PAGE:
Examining the effect of fluid flow on the stress and strain evolution of Dutch geothermal reservoirs and the implications for induced seismicity
MetadataShow full item record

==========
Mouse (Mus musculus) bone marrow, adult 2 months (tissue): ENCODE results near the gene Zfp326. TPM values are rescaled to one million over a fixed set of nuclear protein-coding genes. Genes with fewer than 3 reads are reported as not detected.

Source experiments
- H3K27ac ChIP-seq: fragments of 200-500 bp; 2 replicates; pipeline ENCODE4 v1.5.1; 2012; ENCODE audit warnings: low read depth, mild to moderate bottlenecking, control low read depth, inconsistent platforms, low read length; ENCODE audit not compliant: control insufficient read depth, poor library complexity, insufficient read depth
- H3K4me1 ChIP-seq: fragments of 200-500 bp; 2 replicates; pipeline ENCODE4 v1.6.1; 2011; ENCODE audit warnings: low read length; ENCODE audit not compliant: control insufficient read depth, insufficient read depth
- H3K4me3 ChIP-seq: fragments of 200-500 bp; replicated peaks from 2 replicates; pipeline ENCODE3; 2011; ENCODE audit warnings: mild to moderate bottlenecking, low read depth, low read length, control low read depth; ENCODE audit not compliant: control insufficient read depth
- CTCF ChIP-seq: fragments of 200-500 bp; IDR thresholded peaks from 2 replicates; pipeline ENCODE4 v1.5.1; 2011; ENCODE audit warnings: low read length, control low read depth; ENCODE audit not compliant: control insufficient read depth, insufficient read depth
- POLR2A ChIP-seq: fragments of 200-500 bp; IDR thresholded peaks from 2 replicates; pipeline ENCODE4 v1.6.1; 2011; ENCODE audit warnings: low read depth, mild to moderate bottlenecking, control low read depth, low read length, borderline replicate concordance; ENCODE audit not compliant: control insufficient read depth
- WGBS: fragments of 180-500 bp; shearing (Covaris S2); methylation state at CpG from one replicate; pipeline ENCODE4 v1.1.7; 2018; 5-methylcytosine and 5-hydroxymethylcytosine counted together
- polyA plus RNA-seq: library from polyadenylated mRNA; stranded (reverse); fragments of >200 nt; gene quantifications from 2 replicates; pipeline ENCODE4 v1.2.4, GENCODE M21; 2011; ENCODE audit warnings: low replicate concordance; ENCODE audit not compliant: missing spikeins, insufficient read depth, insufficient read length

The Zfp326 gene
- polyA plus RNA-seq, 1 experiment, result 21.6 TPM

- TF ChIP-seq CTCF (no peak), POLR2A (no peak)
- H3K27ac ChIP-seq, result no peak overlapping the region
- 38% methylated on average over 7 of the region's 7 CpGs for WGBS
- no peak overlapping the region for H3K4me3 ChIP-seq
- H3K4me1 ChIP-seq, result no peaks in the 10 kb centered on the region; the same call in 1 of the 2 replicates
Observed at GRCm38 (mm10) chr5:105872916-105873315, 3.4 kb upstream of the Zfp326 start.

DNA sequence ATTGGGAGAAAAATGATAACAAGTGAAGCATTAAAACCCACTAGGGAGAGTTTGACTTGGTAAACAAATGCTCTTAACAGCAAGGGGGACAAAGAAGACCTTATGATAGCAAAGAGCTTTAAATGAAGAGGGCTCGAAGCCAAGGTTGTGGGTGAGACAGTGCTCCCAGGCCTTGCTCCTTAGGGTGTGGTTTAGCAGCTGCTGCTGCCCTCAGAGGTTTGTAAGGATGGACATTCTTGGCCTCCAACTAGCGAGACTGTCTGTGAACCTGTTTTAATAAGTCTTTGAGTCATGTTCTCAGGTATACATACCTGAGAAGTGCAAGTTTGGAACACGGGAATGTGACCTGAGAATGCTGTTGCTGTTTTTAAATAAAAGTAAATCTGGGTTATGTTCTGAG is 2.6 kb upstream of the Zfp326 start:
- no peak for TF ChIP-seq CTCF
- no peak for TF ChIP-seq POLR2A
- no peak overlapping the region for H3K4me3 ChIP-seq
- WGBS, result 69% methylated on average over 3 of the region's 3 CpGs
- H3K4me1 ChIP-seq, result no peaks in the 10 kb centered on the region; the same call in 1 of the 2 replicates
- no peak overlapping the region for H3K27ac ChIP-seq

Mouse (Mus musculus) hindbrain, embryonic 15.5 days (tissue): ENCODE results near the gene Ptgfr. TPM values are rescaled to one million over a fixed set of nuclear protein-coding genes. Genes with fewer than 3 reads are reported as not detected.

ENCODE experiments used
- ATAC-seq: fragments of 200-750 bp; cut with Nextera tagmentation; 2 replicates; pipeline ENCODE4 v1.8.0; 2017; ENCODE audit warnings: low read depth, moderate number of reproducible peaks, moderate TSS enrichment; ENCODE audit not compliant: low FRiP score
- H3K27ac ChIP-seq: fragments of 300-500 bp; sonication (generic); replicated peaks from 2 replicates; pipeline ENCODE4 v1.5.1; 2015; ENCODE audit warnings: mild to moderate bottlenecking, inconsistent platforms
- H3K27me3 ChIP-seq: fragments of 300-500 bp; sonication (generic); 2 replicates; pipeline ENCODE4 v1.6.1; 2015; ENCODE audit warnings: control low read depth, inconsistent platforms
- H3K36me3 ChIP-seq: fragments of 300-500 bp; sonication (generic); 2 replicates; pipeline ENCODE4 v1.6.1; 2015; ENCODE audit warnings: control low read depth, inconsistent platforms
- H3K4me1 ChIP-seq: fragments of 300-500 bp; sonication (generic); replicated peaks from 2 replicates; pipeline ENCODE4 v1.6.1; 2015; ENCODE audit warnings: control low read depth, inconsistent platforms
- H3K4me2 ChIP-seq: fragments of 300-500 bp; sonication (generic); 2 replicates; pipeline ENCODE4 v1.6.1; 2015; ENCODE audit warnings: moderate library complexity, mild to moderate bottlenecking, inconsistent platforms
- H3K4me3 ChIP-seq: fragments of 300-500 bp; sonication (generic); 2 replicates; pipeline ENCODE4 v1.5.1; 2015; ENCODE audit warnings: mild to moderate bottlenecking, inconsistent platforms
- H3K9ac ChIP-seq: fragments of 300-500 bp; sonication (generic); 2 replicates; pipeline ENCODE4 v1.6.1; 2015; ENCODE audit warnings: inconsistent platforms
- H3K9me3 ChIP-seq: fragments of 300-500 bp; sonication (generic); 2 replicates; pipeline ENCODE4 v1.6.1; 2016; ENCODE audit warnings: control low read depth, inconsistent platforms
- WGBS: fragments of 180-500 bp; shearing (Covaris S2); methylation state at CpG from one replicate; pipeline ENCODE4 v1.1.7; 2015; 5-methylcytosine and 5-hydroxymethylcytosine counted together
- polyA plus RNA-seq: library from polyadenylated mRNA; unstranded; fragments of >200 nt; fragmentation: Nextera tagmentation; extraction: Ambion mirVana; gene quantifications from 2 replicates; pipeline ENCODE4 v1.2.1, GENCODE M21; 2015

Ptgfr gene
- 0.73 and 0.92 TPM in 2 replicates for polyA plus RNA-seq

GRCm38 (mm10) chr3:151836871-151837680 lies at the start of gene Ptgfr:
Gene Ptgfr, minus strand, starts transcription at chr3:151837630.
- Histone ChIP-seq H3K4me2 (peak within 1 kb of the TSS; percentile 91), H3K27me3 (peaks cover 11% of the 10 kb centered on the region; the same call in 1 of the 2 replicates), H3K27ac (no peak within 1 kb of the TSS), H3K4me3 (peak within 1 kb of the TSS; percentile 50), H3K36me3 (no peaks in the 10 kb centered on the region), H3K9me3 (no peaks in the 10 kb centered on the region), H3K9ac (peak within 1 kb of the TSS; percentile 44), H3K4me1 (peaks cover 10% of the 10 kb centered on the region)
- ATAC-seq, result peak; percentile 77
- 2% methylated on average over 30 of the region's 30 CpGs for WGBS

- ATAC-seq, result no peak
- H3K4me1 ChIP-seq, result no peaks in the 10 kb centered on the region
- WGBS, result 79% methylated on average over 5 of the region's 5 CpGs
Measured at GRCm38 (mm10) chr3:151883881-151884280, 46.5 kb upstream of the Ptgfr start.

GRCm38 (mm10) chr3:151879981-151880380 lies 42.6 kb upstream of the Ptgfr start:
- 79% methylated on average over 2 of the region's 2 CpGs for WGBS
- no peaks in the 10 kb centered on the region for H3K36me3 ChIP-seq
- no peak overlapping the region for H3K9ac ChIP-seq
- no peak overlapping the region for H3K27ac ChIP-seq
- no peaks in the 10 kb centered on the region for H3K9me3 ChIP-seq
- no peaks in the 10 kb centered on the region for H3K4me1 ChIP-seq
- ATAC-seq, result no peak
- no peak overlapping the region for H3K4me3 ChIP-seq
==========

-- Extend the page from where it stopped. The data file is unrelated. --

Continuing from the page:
Geothermal energy is expected to produce 23% of the total heat demand in the Netherlands by 2050. As geothermal energy production is known to induce seismicity, risk assessment is crucial for a safe transition to new energy sources. The exact mechanisms inducing seismicity in geothermal reservoirs are, however, very complex and poorly understood. In this thesis, a fully coupled seismo-hydro-mechanical numerical code by Petrini (2019) is adapted to work for a geothermal setting with a set-up that represents the Dutch subsurface. The main goal is to investigate whether this code is suited for studying such a setting and to debug any potential mistakes in the code. Furthermore, the aim is to investigate how stress and strain build-up due to geothermal energy production in the Dutch subsurface. Lastly, a parameter study is executed to examine the effect of operational parameters (injection and production rates) and fault material parameters. The adapted code successfully triggers multiple (seismic) events, giving insight into the relationship between fluid flow and solid deformation during multiple phases: 1) inter-seismic, 2) nucleation, 3) propagation, and 4) post-seismic. The seismicity that was triggered, however, was very mild (ML<2.0), meaning that it would not be felt at the surface. While the code is very efficient in examining the short-term effects (i.e. less than a year) of geothermal energy production, it requires too much computational time to see what happens if geothermal energy were to be produced long-term (i.e. for decades of production). Insights are offered into why the computational time is so long and solutions are offered for future work.